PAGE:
The 1990s were an especially explosive time in the cultural development of a nation that is always pushing hard toward the future, and a big part of that era was what was then called “alternative music”. The term has fallen out of favor now, even retrospectively, as that music’s pervasive impact ultimately overwhelmed whatever outsider pretentions once existed. But, at the time, it was the perfect description not only of the actual music itself, but also of the intent that drove the many artists, producers, record executives, journalists and fans who were involved in its production and proliferation, starting with the man who was, for a time, at the center of the entire music world: the late, great Kurt Cobain. Had he not existed, a significant portion of the last 20 years of music history would quite possibly have never happened, and that fact is of special relevance in regard to the subject at hand.

Last Splash was officially released on August 31, 1993, but audiences were already primed, myself included. I was 15 back then. I was mostly into jazz and rap music; my tastes in rock and roll at that time were strictly limited to AC/DC, Queen, Hendrix and Guns and Roses; I recall enjoying GNR’s Use Your Illusion double-album, which I bought on cassette, way more than any decent human being should, absurdly, decadently, obnoxiously hyperbolically brilliant as it was. (To this day, I’m still kinda sad that the Axl Rose/Bob Guccione, jr. fight never actually happened; if it ever does, someone please inform me.) The first CD I ever bought was the self-titled debut by Rage Against the Machine, and I enjoyed it, but I was in no way culturally-inclined toward the rock music of that time, not at that point. My favorite rock band then was Led Zeppelin and, as much as I love the Breeders, they remain a very close second.

Many of my peers, of course, came from backgrounds were they were able to experience the genesis of what would evolve into “alternative music” holistically, so the effect of its rise was perhaps not as game-changing as it would be for. At that time, I had no idea what had been percolating in the New York, or Boston, or Athens. Seattle? Other than it being the estranged home of Hendrix, I knew nothing about the rock scene there, or anywhere else, until Kurt Cobain got the big push and methodically began programming names into the collective database of pop-culture. Once he started wearing certain t-shirts, covering certain songs and hiring certain bands to open for his band or sit in with them, I, like most people, spent the rest of the decade playing catch-up to what he had already internalized and regurgitated as the music of Nirvana.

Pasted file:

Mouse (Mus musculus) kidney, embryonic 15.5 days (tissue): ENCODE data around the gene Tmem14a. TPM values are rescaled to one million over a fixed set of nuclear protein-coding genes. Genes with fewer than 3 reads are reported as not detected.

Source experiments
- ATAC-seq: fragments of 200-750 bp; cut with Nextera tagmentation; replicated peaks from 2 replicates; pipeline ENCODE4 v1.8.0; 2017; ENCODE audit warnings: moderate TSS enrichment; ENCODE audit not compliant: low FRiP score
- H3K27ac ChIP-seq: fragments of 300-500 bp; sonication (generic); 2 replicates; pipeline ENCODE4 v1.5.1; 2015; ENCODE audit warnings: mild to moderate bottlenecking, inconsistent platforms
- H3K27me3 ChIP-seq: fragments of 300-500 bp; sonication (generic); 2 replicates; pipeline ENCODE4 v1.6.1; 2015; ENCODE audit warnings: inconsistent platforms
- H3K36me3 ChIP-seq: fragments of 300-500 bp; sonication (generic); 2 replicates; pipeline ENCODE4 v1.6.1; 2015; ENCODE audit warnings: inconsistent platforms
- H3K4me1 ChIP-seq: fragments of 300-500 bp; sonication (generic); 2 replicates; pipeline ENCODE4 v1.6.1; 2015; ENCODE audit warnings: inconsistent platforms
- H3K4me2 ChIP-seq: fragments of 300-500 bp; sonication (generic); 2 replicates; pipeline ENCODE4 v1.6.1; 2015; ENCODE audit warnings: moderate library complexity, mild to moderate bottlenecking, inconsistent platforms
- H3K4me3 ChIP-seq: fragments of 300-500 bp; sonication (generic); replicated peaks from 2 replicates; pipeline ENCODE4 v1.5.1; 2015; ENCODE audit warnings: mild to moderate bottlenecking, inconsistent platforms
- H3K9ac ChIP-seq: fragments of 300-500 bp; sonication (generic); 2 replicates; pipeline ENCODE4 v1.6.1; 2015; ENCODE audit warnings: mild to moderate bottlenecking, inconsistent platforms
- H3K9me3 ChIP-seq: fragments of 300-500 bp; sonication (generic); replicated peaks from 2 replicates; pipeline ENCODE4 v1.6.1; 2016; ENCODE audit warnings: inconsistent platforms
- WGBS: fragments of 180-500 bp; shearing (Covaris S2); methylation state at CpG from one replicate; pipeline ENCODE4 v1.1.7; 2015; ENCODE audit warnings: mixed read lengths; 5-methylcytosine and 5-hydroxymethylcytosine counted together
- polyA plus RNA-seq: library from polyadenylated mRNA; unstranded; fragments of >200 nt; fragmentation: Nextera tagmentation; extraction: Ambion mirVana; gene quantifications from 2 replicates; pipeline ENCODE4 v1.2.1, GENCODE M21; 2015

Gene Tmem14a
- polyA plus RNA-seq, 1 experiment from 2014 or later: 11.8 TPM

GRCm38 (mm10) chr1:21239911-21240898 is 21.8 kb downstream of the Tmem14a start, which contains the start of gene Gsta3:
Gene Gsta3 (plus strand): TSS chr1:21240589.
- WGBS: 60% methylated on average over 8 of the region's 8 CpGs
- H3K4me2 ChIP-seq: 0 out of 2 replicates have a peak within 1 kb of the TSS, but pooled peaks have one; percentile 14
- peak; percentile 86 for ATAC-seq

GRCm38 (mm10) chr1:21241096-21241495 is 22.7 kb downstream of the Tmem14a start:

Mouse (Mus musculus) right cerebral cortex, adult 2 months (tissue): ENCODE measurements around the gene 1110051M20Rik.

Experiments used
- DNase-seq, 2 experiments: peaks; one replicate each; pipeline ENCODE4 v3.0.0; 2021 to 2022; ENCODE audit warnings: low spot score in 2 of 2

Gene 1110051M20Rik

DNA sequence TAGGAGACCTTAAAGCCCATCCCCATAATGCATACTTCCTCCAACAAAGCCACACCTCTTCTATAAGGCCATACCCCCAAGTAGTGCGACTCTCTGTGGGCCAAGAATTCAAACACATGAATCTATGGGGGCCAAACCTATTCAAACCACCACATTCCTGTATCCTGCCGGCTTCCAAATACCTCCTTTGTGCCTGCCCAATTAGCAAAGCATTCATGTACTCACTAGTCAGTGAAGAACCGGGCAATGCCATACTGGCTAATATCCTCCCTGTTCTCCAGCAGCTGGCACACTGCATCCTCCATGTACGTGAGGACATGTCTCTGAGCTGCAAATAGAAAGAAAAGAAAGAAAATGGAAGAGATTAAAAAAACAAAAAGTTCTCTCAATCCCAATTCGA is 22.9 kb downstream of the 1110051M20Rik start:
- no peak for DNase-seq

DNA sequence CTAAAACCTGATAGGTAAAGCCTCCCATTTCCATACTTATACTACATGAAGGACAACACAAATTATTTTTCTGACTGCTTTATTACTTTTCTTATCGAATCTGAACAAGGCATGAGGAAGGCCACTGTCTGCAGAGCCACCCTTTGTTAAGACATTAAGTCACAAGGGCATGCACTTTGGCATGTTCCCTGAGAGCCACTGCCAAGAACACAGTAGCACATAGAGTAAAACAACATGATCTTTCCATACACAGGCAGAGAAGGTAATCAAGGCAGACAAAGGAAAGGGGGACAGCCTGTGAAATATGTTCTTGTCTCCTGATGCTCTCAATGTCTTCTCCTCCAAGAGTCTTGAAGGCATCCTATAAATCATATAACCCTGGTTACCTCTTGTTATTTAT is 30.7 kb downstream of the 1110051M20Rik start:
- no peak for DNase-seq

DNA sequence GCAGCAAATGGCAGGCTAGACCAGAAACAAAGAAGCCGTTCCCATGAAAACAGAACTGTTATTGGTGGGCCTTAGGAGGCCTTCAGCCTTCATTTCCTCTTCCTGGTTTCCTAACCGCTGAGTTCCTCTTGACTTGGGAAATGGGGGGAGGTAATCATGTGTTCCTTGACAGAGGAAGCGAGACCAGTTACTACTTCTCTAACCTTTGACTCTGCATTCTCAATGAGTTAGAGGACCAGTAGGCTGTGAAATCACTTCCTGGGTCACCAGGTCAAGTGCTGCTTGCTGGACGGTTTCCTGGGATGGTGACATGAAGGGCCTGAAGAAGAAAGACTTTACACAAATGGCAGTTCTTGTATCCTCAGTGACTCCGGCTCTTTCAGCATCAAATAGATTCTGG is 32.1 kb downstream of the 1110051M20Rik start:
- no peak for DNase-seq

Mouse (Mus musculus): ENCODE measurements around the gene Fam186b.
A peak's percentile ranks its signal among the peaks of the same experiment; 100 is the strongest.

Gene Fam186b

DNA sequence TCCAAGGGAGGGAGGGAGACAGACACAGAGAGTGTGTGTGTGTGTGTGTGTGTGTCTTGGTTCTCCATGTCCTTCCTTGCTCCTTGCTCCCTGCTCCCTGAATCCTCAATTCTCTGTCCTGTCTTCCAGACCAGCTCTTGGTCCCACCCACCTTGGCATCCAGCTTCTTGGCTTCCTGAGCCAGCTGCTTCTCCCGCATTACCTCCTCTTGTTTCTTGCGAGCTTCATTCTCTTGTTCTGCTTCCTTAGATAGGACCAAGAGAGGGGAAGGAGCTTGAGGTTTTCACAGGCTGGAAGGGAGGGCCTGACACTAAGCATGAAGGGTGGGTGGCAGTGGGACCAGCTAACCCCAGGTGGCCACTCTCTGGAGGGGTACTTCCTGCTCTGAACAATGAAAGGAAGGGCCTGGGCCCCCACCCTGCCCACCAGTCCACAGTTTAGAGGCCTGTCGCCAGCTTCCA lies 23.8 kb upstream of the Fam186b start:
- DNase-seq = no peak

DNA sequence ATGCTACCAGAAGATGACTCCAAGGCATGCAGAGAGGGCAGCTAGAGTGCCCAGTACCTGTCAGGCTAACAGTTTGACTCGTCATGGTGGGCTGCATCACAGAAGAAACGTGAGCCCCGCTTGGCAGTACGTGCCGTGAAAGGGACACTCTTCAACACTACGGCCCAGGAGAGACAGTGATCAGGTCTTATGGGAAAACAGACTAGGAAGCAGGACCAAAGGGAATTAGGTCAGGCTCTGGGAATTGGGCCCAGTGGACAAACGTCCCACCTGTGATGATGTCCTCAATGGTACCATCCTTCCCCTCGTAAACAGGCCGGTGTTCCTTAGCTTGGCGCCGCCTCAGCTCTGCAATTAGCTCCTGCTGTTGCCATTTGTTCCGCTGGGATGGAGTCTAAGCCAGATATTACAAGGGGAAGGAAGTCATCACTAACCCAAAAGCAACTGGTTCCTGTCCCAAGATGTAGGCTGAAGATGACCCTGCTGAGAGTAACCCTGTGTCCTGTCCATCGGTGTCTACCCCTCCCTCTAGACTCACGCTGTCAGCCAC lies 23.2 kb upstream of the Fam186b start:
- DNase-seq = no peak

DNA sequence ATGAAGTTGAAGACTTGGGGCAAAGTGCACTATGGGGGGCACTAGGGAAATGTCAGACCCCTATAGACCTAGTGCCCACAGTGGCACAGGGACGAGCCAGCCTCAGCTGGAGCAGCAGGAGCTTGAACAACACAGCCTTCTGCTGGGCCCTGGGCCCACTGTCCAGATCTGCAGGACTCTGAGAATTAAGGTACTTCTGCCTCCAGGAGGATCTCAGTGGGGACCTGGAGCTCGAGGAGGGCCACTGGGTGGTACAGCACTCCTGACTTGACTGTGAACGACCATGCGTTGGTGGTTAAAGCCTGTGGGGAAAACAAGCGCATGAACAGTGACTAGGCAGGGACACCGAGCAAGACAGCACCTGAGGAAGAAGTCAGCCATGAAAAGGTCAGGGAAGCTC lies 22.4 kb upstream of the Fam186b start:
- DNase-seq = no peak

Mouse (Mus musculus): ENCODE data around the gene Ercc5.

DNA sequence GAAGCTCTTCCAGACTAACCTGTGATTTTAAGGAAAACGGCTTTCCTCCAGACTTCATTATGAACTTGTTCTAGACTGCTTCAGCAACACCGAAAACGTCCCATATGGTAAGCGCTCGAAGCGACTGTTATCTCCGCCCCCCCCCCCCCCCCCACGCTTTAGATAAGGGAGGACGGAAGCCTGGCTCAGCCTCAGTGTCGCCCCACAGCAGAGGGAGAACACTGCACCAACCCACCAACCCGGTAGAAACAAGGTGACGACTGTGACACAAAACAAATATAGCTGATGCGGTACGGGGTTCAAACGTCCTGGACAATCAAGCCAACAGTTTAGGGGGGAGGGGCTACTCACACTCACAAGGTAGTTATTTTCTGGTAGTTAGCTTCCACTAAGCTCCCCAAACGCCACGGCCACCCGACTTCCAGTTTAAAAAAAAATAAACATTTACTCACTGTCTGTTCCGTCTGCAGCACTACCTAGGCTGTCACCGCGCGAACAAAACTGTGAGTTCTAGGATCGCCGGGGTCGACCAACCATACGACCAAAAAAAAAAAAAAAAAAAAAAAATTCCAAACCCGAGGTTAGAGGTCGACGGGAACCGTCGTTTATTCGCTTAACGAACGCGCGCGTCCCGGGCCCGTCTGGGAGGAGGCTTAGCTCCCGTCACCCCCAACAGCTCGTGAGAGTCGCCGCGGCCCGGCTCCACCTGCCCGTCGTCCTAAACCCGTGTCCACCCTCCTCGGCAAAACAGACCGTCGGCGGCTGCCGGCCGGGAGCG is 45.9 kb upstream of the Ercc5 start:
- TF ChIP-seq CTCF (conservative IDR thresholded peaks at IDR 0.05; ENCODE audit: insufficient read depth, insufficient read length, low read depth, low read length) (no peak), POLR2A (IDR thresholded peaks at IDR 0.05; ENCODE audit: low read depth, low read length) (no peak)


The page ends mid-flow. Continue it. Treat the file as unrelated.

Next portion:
Cobain’s infamous description of “Smells Like Teen Spirit” as his failed attempt to write a Pixies song was to the eternally-corrupt American music industry what then-president George Bush’s declaration of “a New World Order” was to geopolitics. It was, in both cases, the start of a new era in mass-consciousness, a new formulation of the context in which we all exist. To be a Nirvana fan meant you had to listen to all these bands you’d often never heard of, because you knew their work was crucial to the development of the stuff you like. It’s like how the British Invasion forced mainstream America to take a second look at the Blues, or how hip-hop helped spur a new appreciation of older black musicians ranging from Clyde Stubblefield to Roger Troutman—or, for that matter, how the “New World Order” concept became the global context in which we placed the many obscure, localized conflicts and atrocities that have happened in the subsequent years. While it is entirely coincidental that Bush made the relevant remarks to a special joint-session of Congress on September 11, 1991—which happened to be the day after “Smells Like Teen Spirit” was released, it’s fitting.

By the time Last Splash made its big splash, the Nirvana push was almost two years old, and the; Cobain would be dead within seven months of its release-date, but a significant portion of the time he had left was spent in various ways of giving the Breeders the rub. They were one of the opening acts on Nirvana’s last American tour, and they got perhaps the biggest exposure of their careers when they opened for Nirvana on MTV’s (pre-taped) New Year’s Eve special in 1993, playing the two lead singles from their album, “Cannonball” (released August 9) and “Divine Hammer” (released October 25).

“Cannonball” was released as a single 22 days before the album, which eventually went platinum based largely on that song. To this day, it remains their best-known song, and one of the more recognizable musical documents of that era. It’s been so ubiquitous, in fact, such a pure and perfect song, that it will always threaten to overshadow the depth, diversity and dynamism of their other stuff—a legacy that jumps genres and hews to no particular pre-defined aesthetic. For as the Deal sisters made their way through the business in those years, they did so as themselves; it’s not that their music conformed to people’s expectations, but that the expectations conformed to the music. That seems a trait they shared with Cobain, a trait he recognized, appreciated and did his very best to encourage, on- and off-stage. (Some seven months before Last Splash was released, Cobain praised Pod as one of his favorite albums ever in an interview with Melody Maker; “It’s an epic that will never let you forget ypur ex-girlfriend”, he said, and he was right.)